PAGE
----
We compute surface area of a frustrum then use the method of “Slice, Approximate, Integrate” to find areas of surface areas of revolution.

### The area of a frustum

In order to perform the approximation step, we first need to discuss the surface area
of a *frustrum*.

**frustum**of a cone is a section of a cone bounded by two planes, where both planes are perpendicular to the height of the cone.

To compute the area of a **surface of revolution**, we approximate that this area is
equal to the sum of areas of basic shapes that we can lay out flat. The argument for
this goes way back to the great physicist and mathematician, *Archimedes of
Alexandria*. To follow his argument, we have to begin by computing the area of a
‘lamp shade’ or *frustum*.

And of course, few things are more interesting than the area of a frustum:

- denote the number of trapezoids,
- denote the length of the top of each trapezoid,
- denote the height of each trapezoid,
- denote the length of the bottom of each trapezoid,

then from geometry, we have that each of the trapezoids, one of which is shown below:

- is the circumference of the top circle,
- is the slant height of the frustum as shown in the above figure, and
- is the circumference of the bottom circle,

then

and by way of limit laws we find Now, letting

- be the radius of the circle defining the top of the frustum,
- be the slant height of the frustum, and
- be the radius of the circle defining the base of the frustum,

we see that:

### The area of a surface of revolution

Let’s consider a function with a continuous derivative, and form a surface of revolution formed by this curve by rotating the portion of the curve from to about the -axis:

We can find a formula that gives the surface area of this surface of revolution using the procedure of “Slice, Approximate, Integrate”!

Step 1: Slice Since we have the curve to be revolved expressed as a function of , we choose to slice with respect to :

Step 2: Approximate We have seen how to find the surface area of a frustrum, so we should thus approximate each slice as a frustrum.

Thus the surface area, of this frustum is: Note that there is a value between and such that , so we write:

and can find the total approximate surface area by using frustra by adding together all of the surface areas:

Step 3: Integrate The formula above has good conceptual meaning, it does not readily pass to an integral quite yet! and have seen that we can express free in terms of either or , which allows us to express the infinitesimal by:

Note also that as the slice widths shrink, the value above approaches the distance that the corresponding slice is away from the axis of rotation.

To make sure that we emphasize this freedom in expressing as well as the inherent geometric results we used to build the surface area, we write:

where the radius is the distance from the axis of rotation to the slice and is the slant height of the slice.

To compute this surface area, we first choose to express either:

We then have to express the distance in terms of the variable of integration. This will always be a vertical or horizontal distance, which can be computed just as we have been doing in previous sections!

Using the remark, and letting and we can therefore write:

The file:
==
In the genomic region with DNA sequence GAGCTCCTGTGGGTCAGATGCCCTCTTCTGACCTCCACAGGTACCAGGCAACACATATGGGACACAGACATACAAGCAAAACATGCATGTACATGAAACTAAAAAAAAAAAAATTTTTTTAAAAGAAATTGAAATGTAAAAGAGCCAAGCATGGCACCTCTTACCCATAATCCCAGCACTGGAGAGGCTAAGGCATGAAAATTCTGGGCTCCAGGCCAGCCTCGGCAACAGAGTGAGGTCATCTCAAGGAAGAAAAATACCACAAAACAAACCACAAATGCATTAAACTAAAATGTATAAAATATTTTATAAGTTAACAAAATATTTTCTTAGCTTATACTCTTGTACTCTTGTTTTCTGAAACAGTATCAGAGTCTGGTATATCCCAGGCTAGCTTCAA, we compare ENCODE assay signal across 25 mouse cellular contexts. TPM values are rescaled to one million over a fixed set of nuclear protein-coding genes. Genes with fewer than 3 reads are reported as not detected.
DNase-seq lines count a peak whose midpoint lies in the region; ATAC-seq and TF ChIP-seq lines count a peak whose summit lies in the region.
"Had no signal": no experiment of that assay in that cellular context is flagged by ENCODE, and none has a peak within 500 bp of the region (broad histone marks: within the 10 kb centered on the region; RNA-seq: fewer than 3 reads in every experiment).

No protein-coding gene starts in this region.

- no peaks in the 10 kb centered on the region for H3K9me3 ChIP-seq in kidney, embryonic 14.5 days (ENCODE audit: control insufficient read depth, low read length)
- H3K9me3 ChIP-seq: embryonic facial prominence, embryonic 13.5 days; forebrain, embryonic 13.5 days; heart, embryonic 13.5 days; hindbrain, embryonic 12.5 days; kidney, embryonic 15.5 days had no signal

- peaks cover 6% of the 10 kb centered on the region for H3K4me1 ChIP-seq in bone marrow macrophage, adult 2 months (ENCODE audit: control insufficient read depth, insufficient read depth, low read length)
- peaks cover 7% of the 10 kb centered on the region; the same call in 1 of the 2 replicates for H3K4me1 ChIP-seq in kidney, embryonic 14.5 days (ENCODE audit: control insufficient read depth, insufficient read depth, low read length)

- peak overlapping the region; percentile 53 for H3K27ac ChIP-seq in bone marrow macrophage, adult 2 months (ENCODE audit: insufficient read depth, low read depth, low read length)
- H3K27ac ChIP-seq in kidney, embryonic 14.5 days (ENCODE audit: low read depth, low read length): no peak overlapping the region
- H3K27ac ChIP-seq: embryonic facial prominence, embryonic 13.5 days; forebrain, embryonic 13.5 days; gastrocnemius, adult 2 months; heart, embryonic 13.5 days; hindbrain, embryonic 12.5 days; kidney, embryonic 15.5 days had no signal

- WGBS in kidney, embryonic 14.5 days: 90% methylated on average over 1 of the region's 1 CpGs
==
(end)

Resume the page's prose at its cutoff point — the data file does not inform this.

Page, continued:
where the radius is the distance from the axis of rotation to the slice at .

An important concept to note is that the slice is located at a point on the curve. The choice of variable of integration may require that we express either or in terms of the other by using the equation that describes the curve. We will see this in the following examples.

We begin by considering looking at a picture,

As a brief aside, note that this slice gives rise to the following frustrum when revolved about the -axis:

Let’s first set up the integral with respect to . In order to do this, we choose:

Note that here is a vertical distance that must be expressed in terms of . Since the slice is located at a point on the curve :

Thus, .

Now, write with me: So

Note that here is a vertical distance that must be expressed in terms of . Since the slice is located at a point on the curve :

Thus, .

Now, since we have , write with me: So

This integral can be computed using the substitution . Working out the details (which you should do on your own), gives:

As our final example, we will compute the surface area of the sphere.

### Final thoughts

The key formulas in this section are:

We are free to choose the variable of integration here since we can express in terms of either or easily. Once this choice of variable has been determined, we need to express the radius of the infinitesimal frustrum and the limits for the integral in terms of the variable of integration.

This radius is the distance from the axis of rotation to the slice at , which is either a horizontal or vertical distance. We just need to make sure that we express it in terms of the variable of integration appropriately.

Many of the integrals that arise in the context of these problems can be difficult. Careful differentiation and algebra, as well as a good grasp of integration techniques can be vital when finding surface areas. As usual, this can be challenging and practice is the key here.

“Math is not a spectator sport. It’s not a body of knowledge. It’s not symbols on a page. It’s something you play with, something you do” - Keith Devlin